MORE than 100 patients were forced to wait more than an hour before being handed over to accident and emergency staff in the first full week of January, figures have revealed.

NHS England data shows 1,560 people arrived at University Hospitals Sussex NHS Foundation Trust A&E by ambulance in the week to January 9.

Of them, 427 (27 per cent) waited more than 30 minutes before being handed over to A&E staff, with 138 (nine per cent) waiting more than an hour.

This was up from 22 per cent waiting over half an hour the week before.

The NHS has a target of 15 minutes for ambulance handovers, but only delays longer than 30 minutes are recorded.

Hospitals across the country are grappling with staff absences and an increase in demand, while ambulance handover delays and bed blocking are adding strain on services.

The data also shows an average of 456 staff were off sick because they had Covid-19 or were self-isolating due to the virus each day in the week to January 9 – accounting for 37 per cent of absences.

This was down from the week before when 40 per cent of staff were off for Covid-related reasons.

Chief nurse for the NHS trust Maggie Davies said: "Like many other NHS trusts across the country, we are extremely busy across our hospitals. We are seeing an increase in patients coming to our hospitals and we are still seeing staff absentees, for Covid related reasons.

"We've seen a reduction in ambulance handover times recently and an increase in the number of medically ready patients being discharged from hospital, although this still remains a significant pressure on our hospitals.

"This is a further testament to the commitment and expertise of our incredible staff who are working extremely hard to maintain services and care for our patients in these challenging times."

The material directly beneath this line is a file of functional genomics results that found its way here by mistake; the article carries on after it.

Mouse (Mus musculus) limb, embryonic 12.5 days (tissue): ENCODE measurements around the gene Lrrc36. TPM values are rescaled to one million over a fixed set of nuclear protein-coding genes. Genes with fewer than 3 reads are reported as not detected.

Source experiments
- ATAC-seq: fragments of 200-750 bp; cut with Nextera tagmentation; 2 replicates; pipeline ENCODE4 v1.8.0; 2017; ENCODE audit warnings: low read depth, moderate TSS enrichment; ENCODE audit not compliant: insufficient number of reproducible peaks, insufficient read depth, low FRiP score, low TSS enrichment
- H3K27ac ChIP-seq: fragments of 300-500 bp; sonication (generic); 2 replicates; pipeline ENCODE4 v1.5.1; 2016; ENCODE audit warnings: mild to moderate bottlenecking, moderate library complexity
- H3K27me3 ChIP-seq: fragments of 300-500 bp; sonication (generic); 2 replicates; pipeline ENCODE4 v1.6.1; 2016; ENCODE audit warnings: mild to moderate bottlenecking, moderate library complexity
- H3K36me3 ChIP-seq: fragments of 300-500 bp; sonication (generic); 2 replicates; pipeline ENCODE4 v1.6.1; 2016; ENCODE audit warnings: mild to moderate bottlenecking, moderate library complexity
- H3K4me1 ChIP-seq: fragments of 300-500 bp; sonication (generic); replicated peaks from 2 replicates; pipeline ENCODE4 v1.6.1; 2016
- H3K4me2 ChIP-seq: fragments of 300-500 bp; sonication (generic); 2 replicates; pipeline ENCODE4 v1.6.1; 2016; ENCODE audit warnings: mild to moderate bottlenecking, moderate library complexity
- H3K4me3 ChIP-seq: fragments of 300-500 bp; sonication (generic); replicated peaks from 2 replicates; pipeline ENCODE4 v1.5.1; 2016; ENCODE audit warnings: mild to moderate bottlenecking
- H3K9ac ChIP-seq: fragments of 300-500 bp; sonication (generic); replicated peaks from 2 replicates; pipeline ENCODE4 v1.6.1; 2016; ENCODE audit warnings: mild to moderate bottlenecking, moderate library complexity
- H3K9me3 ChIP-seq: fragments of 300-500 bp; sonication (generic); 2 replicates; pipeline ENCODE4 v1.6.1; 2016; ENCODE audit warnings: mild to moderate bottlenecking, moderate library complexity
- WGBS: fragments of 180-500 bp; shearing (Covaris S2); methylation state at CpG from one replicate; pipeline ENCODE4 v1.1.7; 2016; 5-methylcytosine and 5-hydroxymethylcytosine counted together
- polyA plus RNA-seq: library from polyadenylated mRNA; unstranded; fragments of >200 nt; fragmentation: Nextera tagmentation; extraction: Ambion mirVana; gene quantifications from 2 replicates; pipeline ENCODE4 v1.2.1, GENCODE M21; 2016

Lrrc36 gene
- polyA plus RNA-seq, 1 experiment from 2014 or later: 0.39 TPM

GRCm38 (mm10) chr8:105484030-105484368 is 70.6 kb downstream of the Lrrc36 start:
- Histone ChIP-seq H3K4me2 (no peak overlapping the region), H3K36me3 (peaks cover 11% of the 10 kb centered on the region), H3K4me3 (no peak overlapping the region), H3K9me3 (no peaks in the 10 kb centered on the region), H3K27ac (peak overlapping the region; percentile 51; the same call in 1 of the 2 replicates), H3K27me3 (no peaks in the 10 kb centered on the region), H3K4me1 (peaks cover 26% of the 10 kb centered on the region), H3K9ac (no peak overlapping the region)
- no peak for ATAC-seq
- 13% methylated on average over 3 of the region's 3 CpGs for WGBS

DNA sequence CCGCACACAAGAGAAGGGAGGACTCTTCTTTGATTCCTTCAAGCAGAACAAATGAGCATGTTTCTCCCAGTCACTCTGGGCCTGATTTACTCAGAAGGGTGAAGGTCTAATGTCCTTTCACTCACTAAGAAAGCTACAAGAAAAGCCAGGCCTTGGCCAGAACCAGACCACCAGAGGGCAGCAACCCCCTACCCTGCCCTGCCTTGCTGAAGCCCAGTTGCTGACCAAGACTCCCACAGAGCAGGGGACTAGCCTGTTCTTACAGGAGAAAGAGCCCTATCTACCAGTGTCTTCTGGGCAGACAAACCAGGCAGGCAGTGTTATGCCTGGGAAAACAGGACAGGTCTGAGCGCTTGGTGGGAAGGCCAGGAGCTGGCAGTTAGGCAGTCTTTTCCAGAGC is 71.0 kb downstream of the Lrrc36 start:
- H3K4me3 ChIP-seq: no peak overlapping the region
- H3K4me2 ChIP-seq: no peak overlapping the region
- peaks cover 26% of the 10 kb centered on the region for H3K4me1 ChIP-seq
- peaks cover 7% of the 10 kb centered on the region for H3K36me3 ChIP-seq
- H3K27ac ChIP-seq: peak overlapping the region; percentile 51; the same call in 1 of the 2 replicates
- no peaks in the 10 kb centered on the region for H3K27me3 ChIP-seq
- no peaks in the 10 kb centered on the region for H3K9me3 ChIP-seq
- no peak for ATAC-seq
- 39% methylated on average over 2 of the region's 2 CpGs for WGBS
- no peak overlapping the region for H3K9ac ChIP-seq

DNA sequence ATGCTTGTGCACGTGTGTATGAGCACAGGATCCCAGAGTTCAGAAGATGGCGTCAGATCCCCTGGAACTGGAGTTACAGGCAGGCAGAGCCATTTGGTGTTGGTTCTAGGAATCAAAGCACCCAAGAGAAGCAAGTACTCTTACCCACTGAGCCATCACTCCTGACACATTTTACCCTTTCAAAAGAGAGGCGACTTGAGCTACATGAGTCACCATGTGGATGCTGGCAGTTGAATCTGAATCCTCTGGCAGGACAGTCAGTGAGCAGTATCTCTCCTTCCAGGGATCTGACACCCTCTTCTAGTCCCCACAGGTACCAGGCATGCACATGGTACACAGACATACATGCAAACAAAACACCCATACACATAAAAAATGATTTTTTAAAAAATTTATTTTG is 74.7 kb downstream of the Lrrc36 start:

Ms Davies also said the best way for the public to help the NHS is to get vaccinated, and urged people coming to hospital to take a lateral flow test before and wear a face mask.

Professor Stephen Powis, NHS national medical director, said Omicron had increased the number of people in hospital with Covid, while “drastically” reducing the number of staff able to work.

He said: “Despite this, once again, NHS staff pulled out all the stops to keep services going for patients.

“But staff aren’t machines and with the number of Covid absences almost doubling over the last fortnight and frontline NHS colleagues determined to get back to providing even more routine treatments, it is vital that the public plays their part to help the NHS by getting your booster vaccine.”

Separate figures show bed blocking was also causing issues at trusts across England, with 72 per cent of patients deemed fit to leave hospital on January 9 failing to be discharged.

At University Hospitals Sussex Trust, 390 patients were eligible for discharge on January 9, but just 143 (37 per cent) left hospital.

Meanwhile, waiting lists for routine treatments are also at an all-time high nationally, with six million people waiting for non-urgent elective operations or treatment at the end of November, up from 5.98 million the month before.

NHS England figures show 536 more patients joined waiting lists at University Hospitals Sussex Trust in November, bringing the total to 103,985 at the end of the month.

Shadow health secretary Wes Streeting said the NHS was unprepared for the pandemic and had no “spare capacity” when the Omicron variant hit.

He said: “Now patients are paying the price, waiting months and even years for treatment, often in pain, distress and discomfort.”

Siva Anandaciva, chief analyst at the King’s Fund, said long waits for care were becoming increasingly common.

He said: “We must remember these are not just big numbers – they are people living with pain and anxiety while they wait for months and, in some cases, more than two years for treatment.”

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